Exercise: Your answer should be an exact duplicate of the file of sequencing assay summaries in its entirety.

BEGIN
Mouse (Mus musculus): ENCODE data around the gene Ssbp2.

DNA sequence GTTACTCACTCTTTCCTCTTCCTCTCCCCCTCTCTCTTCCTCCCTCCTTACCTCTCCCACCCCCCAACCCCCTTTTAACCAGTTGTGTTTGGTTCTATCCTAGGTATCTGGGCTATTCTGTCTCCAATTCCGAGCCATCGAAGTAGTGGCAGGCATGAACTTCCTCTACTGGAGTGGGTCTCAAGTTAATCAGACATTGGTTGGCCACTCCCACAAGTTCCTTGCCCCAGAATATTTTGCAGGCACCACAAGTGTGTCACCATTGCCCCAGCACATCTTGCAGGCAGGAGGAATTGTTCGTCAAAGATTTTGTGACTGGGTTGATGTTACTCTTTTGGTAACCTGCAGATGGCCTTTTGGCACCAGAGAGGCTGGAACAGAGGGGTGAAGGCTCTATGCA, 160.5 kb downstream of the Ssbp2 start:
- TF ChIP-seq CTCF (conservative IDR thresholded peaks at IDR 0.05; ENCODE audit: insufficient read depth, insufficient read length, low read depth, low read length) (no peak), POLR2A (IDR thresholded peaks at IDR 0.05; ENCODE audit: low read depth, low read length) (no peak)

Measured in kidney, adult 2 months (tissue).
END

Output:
Mouse (Mus musculus): ENCODE data around the gene Ssbp2.

DNA sequence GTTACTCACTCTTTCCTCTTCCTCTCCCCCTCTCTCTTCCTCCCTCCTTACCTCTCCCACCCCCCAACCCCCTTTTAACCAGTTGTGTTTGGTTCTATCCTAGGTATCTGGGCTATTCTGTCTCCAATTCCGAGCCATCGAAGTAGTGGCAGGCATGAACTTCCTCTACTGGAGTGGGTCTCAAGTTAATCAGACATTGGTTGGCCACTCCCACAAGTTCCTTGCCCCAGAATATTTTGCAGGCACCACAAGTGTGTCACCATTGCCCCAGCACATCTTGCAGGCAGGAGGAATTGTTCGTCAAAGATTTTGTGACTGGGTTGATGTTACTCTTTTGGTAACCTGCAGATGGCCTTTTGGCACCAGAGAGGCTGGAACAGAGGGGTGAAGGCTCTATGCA, 160.5 kb downstream of the Ssbp2 start:
- TF ChIP-seq CTCF (conservative IDR thresholded peaks at IDR 0.05; ENCODE audit: insufficient read depth, insufficient read length, low read depth, low read length) (no peak), POLR2A (IDR thresholded peaks at IDR 0.05; ENCODE audit: low read depth, low read length) (no peak)

Measured in kidney, adult 2 months (tissue).